Beavers’ is a Florida corporation which owns and operates 51 Arby’s locations in the Florida panhandle, south Alabama, Georgia, Mississippi and Louisiana, according to the EEOC. The EEOC’s Birmingham District consists of Alabama, Mississippi (except 17 northern counties) and the Florida Panhandle.

Sunny Easter Weekend

March 31, 2018

Here is your official North Escambia area forecast:

Saturday Night: Clear, with a low around 46. Calm wind.

Sunday: Sunny, with a high near 79. Calm wind becoming south around 5 mph in the afternoon.

Sunday Night: Partly cloudy, with a low around 54. South wind around 5 mph becoming calm in the evening.

Monday: Mostly sunny, with a high near 81. Calm wind becoming south around 5 mph in the afternoon.

Monday Night: Mostly cloudy, with a low around 63. South wind around 5 mph becoming calm after midnight.

Tuesday: A 30 percent chance of showers and thunderstorms. Partly sunny, with a high near 80. South wind 5 to 10 mph.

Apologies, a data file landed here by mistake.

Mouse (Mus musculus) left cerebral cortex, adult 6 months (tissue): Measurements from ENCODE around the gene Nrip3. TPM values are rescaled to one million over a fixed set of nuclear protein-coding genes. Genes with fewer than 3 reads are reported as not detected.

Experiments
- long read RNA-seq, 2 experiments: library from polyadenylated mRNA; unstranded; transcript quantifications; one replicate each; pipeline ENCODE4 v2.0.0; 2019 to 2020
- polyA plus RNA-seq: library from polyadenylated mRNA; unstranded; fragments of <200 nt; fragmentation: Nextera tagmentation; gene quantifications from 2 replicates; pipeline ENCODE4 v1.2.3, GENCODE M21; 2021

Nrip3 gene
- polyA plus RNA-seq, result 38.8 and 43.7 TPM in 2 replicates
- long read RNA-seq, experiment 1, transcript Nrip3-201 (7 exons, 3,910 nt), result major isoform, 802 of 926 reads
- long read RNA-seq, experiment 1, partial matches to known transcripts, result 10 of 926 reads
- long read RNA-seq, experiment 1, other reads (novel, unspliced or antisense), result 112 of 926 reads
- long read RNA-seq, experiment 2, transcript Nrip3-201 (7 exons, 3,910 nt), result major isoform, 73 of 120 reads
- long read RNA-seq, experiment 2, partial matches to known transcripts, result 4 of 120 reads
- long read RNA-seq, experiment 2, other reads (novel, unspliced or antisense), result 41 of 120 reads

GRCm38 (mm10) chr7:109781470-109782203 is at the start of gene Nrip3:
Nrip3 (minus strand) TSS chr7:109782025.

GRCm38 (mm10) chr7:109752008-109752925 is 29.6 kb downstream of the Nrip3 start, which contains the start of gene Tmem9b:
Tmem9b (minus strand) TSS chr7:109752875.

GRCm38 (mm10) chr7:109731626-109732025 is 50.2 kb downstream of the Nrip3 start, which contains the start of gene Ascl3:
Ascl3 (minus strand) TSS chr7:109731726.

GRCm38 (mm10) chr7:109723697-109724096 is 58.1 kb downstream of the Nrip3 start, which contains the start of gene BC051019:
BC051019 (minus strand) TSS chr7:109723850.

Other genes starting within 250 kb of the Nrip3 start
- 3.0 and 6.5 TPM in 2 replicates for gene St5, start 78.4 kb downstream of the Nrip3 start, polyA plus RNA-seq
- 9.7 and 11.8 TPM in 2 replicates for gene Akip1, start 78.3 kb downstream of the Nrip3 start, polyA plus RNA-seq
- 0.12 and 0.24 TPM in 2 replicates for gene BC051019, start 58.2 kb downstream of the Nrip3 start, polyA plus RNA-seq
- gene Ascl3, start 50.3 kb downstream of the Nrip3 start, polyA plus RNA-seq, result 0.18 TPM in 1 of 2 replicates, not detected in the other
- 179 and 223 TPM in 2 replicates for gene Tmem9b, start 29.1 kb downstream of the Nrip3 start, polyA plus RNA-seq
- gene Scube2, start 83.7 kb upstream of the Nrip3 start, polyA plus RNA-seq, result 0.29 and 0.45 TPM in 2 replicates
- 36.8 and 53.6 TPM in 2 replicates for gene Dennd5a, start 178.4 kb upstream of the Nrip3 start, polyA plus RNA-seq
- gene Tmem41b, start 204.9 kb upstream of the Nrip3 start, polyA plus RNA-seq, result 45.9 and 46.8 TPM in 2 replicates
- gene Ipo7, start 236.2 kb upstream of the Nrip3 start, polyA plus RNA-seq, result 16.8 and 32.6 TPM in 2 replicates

Tuesday Night: A 50 percent chance of showers and thunderstorms. Mostly cloudy, with a low around 64. South wind 5 to 10 mph.

Wednesday: Showers likely and possibly a thunderstorm. Mostly cloudy, with a high near 72. Chance of precipitation is 60%.

Wednesday Night: Partly cloudy, with a low around 48.

Thursday: Sunny, with a high near 73.

Thursday Night: Mostly clear, with a low around 52.

Friday: A 20 percent chance of showers and thunderstorms. Partly sunny, with a high near 76.

NorthEscambia.com photo, click to enlarge.

Camp Fire Kids Attend Easter Egg Hunt At Century Health And Rehab

March 31, 2018

The children at the Camp Fire Century Youth Learning Center recently attended an annual Easter Egg Hunt with the staff and residents at the Century Health and Rehabilitation Center.

For more photos, click here.

Photos for NorthEscambia.com, click to enlarge.

Escambia County Jail Inmate Dies

March 31, 2018

An Escambia County jail inmate died at a local hospital Friday.

King Solomon Fountain, 35 was going through the booking process at the jail but had not yet been placed in a cell when he suffered an undisclosed medical emergency. 911 was called, and Fountain was transported by ambulance to an area hospital.

According to Escambia County Jail records, Fountain age 35, was booked into the jail at 1:51 a.m. on a third degree felony cocaine possession charge. Further details have not yet been released.

Escambia County Wants Governor’s Office To Enforce Budget Agreement Settlement With Sheriff

March 30, 2018